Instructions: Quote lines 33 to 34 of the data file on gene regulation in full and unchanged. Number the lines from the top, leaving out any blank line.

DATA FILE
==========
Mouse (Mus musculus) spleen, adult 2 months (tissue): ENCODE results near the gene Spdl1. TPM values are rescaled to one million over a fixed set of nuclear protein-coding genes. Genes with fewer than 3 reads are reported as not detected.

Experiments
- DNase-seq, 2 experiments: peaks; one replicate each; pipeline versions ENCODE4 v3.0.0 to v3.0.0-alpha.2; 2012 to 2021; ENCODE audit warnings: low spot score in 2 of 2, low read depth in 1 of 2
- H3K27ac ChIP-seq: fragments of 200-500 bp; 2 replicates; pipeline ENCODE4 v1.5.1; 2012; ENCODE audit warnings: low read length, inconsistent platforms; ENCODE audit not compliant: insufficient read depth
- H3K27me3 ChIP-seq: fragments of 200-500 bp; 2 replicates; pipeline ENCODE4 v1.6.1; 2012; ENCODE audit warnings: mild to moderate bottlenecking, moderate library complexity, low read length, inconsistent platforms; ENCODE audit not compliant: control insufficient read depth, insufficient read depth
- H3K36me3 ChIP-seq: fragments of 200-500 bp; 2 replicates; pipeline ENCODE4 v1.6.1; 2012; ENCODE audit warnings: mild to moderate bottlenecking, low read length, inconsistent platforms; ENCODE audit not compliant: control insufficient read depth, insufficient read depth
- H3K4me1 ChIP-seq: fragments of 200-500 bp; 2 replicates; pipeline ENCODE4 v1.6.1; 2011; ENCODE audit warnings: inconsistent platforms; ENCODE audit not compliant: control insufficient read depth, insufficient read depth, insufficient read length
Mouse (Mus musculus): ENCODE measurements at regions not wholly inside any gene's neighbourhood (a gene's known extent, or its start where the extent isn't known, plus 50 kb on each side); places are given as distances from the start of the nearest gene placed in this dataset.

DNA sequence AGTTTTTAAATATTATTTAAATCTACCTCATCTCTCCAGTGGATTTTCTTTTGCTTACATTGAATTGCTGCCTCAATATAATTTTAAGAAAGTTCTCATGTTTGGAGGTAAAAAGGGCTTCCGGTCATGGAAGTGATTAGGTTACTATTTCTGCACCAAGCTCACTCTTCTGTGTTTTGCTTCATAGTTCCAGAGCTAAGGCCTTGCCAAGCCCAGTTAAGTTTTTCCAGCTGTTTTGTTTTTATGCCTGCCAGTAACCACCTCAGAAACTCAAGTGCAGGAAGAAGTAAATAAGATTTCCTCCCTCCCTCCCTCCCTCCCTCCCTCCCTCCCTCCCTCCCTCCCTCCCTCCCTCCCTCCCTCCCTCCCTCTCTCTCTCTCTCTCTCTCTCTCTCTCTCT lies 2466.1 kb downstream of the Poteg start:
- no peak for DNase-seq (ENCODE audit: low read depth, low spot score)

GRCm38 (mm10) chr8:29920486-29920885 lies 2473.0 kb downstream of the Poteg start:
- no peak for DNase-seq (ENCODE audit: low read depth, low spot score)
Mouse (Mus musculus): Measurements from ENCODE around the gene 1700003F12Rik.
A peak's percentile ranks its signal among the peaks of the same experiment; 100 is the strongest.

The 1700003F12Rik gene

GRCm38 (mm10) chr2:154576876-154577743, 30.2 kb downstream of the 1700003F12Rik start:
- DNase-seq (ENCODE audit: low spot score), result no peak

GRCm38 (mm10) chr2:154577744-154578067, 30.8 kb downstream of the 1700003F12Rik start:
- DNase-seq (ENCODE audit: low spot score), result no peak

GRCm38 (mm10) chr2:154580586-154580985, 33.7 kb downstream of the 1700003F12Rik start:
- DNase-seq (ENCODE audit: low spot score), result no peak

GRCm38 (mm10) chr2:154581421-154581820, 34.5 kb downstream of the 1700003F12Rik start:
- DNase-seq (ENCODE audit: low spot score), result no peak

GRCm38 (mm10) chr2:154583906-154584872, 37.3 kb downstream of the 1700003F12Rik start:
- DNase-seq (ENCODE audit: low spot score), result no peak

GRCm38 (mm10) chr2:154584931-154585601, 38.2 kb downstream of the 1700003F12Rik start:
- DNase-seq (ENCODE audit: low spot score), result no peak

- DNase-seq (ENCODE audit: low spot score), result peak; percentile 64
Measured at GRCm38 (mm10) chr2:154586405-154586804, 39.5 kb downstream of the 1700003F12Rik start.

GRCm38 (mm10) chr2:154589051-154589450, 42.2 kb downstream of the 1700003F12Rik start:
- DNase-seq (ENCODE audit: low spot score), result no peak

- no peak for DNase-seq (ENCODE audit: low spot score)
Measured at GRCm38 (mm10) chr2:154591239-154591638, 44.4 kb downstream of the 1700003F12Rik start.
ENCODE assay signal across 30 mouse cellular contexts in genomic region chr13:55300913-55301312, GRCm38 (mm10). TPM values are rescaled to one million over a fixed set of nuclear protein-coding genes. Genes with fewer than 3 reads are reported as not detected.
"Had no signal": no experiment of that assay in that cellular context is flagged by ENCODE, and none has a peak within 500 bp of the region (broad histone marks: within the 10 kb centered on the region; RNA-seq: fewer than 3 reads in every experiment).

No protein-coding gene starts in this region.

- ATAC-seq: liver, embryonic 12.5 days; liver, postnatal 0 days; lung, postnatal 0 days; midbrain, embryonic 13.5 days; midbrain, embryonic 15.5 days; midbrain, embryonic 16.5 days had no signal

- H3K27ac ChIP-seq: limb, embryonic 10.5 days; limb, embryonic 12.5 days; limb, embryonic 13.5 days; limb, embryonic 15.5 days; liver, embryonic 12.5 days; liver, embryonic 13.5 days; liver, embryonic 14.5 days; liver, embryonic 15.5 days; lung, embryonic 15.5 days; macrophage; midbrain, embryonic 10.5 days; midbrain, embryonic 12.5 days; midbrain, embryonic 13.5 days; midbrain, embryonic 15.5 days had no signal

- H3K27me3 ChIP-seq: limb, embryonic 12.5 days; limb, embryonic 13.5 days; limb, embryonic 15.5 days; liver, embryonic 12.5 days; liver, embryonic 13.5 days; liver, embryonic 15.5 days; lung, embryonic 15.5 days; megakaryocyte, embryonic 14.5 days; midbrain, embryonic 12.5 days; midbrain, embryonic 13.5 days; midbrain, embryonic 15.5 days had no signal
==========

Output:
Measured at GRCm38 (mm10) chr2:154591239-154591638, 44.4 kb downstream of the 1700003F12Rik start.
ENCODE assay signal across 30 mouse cellular contexts in genomic region chr13:55300913-55301312, GRCm38 (mm10). TPM values are rescaled to one million over a fixed set of nuclear protein-coding genes. Genes with fewer than 3 reads are reported as not detected.